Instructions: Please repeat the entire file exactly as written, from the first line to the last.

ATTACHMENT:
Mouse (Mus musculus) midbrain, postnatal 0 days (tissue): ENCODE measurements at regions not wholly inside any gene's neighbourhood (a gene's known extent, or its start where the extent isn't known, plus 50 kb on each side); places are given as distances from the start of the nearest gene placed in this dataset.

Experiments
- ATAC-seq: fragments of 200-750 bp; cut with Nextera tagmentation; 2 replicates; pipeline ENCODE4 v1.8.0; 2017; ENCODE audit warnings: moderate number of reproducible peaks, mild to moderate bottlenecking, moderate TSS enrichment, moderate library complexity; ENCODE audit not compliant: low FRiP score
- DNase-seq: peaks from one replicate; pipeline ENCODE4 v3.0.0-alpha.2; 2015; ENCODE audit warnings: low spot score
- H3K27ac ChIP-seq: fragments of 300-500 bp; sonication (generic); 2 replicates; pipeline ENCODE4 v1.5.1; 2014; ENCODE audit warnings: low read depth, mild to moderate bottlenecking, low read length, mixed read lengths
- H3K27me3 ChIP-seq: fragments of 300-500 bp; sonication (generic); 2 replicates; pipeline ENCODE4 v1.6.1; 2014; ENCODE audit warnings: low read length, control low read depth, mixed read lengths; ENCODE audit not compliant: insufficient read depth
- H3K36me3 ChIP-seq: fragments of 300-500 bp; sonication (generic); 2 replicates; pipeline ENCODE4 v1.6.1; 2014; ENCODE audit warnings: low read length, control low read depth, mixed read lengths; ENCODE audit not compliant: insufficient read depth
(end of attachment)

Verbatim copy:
Mouse (Mus musculus) midbrain, postnatal 0 days (tissue): ENCODE measurements at regions not wholly inside any gene's neighbourhood (a gene's known extent, or its start where the extent isn't known, plus 50 kb on each side); places are given as distances from the start of the nearest gene placed in this dataset.

Experiments
- ATAC-seq: fragments of 200-750 bp; cut with Nextera tagmentation; 2 replicates; pipeline ENCODE4 v1.8.0; 2017; ENCODE audit warnings: moderate number of reproducible peaks, mild to moderate bottlenecking, moderate TSS enrichment, moderate library complexity; ENCODE audit not compliant: low FRiP score
- DNase-seq: peaks from one replicate; pipeline ENCODE4 v3.0.0-alpha.2; 2015; ENCODE audit warnings: low spot score
- H3K27ac ChIP-seq: fragments of 300-500 bp; sonication (generic); 2 replicates; pipeline ENCODE4 v1.5.1; 2014; ENCODE audit warnings: low read depth, mild to moderate bottlenecking, low read length, mixed read lengths
- H3K27me3 ChIP-seq: fragments of 300-500 bp; sonication (generic); 2 replicates; pipeline ENCODE4 v1.6.1; 2014; ENCODE audit warnings: low read length, control low read depth, mixed read lengths; ENCODE audit not compliant: insufficient read depth
- H3K36me3 ChIP-seq: fragments of 300-500 bp; sonication (generic); 2 replicates; pipeline ENCODE4 v1.6.1; 2014; ENCODE audit warnings: low read length, control low read depth, mixed read lengths; ENCODE audit not compliant: insufficient read depth